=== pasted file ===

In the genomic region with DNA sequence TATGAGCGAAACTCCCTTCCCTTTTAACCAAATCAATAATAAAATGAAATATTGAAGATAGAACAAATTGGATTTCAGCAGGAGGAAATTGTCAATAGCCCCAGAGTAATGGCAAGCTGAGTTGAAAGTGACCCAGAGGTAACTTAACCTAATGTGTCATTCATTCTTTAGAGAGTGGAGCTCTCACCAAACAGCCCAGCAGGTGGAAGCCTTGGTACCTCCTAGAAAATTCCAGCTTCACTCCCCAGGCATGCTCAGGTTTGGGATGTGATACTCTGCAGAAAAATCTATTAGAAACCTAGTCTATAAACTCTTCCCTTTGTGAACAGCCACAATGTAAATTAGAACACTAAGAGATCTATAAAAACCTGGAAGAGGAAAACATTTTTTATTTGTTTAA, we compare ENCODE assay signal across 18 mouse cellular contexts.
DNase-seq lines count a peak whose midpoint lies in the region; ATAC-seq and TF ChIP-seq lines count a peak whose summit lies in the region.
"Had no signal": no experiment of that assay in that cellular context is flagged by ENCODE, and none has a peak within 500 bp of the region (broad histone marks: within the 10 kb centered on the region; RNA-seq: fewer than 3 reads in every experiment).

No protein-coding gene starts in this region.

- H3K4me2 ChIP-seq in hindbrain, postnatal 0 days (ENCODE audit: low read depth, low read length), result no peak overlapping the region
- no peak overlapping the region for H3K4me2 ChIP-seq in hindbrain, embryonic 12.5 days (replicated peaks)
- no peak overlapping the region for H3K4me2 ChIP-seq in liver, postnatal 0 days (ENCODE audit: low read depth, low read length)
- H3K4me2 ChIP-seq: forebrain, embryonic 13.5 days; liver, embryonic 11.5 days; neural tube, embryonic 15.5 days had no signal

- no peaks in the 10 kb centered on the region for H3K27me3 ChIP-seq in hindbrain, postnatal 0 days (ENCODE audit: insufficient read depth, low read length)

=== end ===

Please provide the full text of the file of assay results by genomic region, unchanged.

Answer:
In the genomic region with DNA sequence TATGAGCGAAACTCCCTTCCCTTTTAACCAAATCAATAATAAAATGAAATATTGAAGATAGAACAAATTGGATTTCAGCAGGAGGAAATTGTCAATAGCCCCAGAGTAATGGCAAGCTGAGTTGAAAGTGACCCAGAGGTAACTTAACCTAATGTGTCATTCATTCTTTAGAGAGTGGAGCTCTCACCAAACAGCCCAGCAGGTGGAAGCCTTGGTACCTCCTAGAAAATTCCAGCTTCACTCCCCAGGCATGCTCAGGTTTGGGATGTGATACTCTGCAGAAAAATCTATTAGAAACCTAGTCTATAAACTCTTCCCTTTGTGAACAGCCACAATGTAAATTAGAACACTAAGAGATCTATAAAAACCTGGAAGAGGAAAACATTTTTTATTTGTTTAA, we compare ENCODE assay signal across 18 mouse cellular contexts.
DNase-seq lines count a peak whose midpoint lies in the region; ATAC-seq and TF ChIP-seq lines count a peak whose summit lies in the region.
"Had no signal": no experiment of that assay in that cellular context is flagged by ENCODE, and none has a peak within 500 bp of the region (broad histone marks: within the 10 kb centered on the region; RNA-seq: fewer than 3 reads in every experiment).

No protein-coding gene starts in this region.

- H3K4me2 ChIP-seq in hindbrain, postnatal 0 days (ENCODE audit: low read depth, low read length), result no peak overlapping the region
- no peak overlapping the region for H3K4me2 ChIP-seq in hindbrain, embryonic 12.5 days (replicated peaks)
- no peak overlapping the region for H3K4me2 ChIP-seq in liver, postnatal 0 days (ENCODE audit: low read depth, low read length)
- H3K4me2 ChIP-seq: forebrain, embryonic 13.5 days; liver, embryonic 11.5 days; neural tube, embryonic 15.5 days had no signal

- no peaks in the 10 kb centered on the region for H3K27me3 ChIP-seq in hindbrain, postnatal 0 days (ENCODE audit: insufficient read depth, low read length)